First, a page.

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Chronic Ankle Pain

 

Did you know that, depending on severity of past injuries, 80% of chronic ankle pain sufferers can find relief from pain? Most chronic ankle pain results from an ankle sprain/strain or from more severe injuries such as fractures or nerve injury. The feeling of constant aching, sharp pain when the ankle moves or bears any weight, and instability when stepping on the smallest crack in the sidewalk are all common to chronic, post-traumatic ankle injury. Different treatments are available, and all have different results.

Signs and Symptoms of Chronic Ankle Pain

The most common location of chronic ankle pain is on the outside (lateral) part of the ankle. Pain can range from a constant, mild aching to intense pain that keeps you from doing your daily activities. Symptoms can be constant or flare up when running or walking. Chronic ankle pain symptoms include:

  • Stiffness of the heel bone  - A feeling like you need to pop your ankle joint

  • Instability - Uncertainty when walking or stepping down whether the ankle will twist. Repeated twists lead to greater instability

  • Swelling and tenderness - A swollen and puffy area just below the ankle bone due to continued trauma to the joint and soft tissue (ligaments and tendons).

Causes of Chronic Ankle Pain

The primary causes of chronic ankle pain and instability are ankle sprain injuries and improper treatment after an ankle sprain injury.

  • Mild and moderate ankle sprains seem to cause more chronic problems than severe ankle sprains because of the lack of attention to adequate treatment. Mild to moderate injuries that go untreated tend to be the nagging ankle pains of the future that potentially can develop degenerative arthritis and limited motion due to joint displacement and scar tissue production.

  • Most severe ankle sprains that undergo appropriate rehabilitation can actually turn out to be fairly stable joints.

The other key factors for causing chronic ankle pain are fractures and breaks, and nerve injury or compression.

Evaluating Chronic Ankle Pain

The usual evaluation for an ankle injury consists of:
  • Ankle X-ray
  • Visual Inspection of the ankle
  • Orthopedic tests to reveal type of injury and tissues that were injured
Other ways to evaluate Chronic Ankle Pain include:
  • Talus Range of Motion Test - A flex test to determine whether the talus bone, located at the top and front of the ankle, is misaligned. When misaligned, chronic ankle pain and degeneration will follow unless proper realignment occurs.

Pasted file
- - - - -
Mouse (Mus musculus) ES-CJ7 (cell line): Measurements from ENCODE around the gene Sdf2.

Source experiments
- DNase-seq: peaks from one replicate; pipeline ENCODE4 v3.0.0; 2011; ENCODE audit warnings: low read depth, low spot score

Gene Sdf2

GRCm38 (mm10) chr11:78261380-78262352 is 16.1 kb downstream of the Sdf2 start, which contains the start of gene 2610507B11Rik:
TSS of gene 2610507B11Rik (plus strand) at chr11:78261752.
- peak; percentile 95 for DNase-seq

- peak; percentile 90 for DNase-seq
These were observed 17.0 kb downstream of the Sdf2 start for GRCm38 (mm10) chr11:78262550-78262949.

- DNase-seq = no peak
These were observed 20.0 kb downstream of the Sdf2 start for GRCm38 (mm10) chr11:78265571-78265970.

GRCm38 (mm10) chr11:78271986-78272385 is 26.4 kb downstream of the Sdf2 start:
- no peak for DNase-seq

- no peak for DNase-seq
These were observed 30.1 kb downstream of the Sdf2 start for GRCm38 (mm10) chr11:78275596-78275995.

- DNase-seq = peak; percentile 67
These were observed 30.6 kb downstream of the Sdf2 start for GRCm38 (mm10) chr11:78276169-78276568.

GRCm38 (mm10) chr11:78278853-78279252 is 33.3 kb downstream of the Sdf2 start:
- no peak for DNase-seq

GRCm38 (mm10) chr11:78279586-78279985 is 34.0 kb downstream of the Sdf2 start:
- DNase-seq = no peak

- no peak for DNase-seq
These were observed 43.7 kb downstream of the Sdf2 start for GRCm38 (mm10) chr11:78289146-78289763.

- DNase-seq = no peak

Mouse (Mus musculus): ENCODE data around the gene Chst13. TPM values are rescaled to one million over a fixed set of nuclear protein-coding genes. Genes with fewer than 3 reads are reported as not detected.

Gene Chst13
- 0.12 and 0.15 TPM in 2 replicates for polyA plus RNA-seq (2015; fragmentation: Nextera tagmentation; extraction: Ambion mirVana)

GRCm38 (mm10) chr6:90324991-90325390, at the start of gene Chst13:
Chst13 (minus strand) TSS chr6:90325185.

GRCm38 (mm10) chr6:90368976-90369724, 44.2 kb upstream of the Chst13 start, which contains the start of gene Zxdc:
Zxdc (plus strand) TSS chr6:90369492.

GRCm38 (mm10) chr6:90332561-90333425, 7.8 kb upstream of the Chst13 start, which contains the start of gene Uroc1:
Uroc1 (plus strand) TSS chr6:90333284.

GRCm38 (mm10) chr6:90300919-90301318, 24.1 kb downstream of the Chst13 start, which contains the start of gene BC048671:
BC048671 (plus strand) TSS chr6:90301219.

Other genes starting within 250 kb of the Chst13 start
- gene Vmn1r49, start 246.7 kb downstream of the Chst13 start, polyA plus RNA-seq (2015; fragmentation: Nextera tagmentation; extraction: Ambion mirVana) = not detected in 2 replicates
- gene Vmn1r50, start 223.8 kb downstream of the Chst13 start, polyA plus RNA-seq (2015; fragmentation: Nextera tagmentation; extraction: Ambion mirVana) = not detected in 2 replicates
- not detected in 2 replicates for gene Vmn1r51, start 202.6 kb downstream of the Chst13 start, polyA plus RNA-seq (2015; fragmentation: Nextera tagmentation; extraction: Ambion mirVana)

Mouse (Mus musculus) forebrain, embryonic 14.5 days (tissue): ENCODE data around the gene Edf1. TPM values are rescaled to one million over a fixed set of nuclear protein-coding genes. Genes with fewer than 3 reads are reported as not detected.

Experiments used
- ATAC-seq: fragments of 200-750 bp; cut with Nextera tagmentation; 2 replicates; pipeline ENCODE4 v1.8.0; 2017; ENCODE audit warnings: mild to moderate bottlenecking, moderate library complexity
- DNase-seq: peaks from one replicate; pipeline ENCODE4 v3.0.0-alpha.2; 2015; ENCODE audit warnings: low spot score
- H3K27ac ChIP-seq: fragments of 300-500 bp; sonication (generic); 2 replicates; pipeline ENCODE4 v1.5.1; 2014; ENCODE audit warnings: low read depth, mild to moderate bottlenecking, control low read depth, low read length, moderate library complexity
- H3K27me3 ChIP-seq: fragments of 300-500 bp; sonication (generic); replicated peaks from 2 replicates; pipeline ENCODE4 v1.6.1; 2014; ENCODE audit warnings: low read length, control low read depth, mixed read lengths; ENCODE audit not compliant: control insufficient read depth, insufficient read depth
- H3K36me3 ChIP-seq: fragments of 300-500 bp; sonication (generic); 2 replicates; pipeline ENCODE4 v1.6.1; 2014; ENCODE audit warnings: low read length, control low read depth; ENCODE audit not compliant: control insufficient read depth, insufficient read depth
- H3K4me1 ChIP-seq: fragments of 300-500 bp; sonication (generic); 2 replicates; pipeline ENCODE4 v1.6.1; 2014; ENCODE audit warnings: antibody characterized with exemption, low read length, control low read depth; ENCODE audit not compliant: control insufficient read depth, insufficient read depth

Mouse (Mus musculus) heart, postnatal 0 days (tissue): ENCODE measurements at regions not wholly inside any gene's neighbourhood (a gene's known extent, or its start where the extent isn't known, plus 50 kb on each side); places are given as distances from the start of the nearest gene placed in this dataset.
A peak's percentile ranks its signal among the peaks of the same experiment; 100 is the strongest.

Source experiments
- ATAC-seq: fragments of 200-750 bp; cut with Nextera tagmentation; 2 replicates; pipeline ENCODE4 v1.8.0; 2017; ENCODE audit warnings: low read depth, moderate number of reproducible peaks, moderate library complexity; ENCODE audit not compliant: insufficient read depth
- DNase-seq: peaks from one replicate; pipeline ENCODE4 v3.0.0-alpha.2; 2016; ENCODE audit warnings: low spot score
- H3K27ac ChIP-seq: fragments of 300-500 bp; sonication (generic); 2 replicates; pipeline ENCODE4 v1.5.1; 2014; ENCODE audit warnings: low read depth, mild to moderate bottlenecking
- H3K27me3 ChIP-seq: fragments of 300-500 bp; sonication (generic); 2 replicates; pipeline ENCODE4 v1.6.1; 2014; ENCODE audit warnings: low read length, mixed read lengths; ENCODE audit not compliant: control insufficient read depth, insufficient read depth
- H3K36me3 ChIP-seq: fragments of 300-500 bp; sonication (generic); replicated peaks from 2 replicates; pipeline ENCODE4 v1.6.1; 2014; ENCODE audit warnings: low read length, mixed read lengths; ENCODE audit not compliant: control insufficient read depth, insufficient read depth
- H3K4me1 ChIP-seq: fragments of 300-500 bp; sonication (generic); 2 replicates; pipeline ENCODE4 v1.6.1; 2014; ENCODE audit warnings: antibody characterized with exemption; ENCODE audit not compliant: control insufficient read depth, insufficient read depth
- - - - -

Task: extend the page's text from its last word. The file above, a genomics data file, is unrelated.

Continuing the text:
• Calcaneous Range of Motion Test - A test stabilizing all joints in the ankle except the calcaneous (heel) bone to evaluate its range of motion. Realignment treatment promotes healing.

  • Arch Range of Motion and Evaluation - Ankle joints cannot function properly when the arch has collapsed. Even though there may not have been injury to the arch, problems of the arch need to be evaluated to ensure that the injured ankle joint heals appropriately. Four joints need to be tested for proper motion and function and possible orthotic devices may be required.

  • Blood tests, MRIs or CT scans  - Arthritis and other inflammatory diseases can affect the ankle. When there has been no trauma to the ankle, these tests may be required by a physician.

Other Treatments for Chronic Ankle Pain

  • Ankle Ice Packs can reduce inflammation which causes pain. Icing the ankle 1-2 times per day for up to 20 minutes is recommended. Always place a towel between you and the source of ice to protect the skin from frost-bite.

  • Ankle Hot Packs  is effective in bringing blood to the area to enhance healing. If in doubt whether to use heat or ice, always choose ice. Ice reduces pain and inflammation more than heat.

  • Ankle Exercises  using a tilt board or balance board help retrain the nerve "balance" cells within the joint. This type of exercise should be performed even with the mildest of ankle sprains.

  • Ankle Bracing helps support chronic ankle instability. A brace that is flexible, allowing a limited range of motion, is vital. Never completely restrict ankle motion unless there is a severe injury that requires ankle immobility; consult your physician.

  • Anti-inflammatory drugs are helpful in reducing inflammation but should not be used for an extended time.

  • Ankle surgery may be necessary in extreme circumstances to stabilize or repair the ankle.

  • Refrain from activities, such as athletics, until the ankle heals.
***The information, including opinions and recommendations, contained in the Web site is for general educational purposes only. Such information is not intended to be a substitute for professional medical advice, diagnosis, or treatment. No one should act upon any information on this Web site without first seeking medical advice from a qualified medical physician with whom they have a confidential doctor/patient relationship.***


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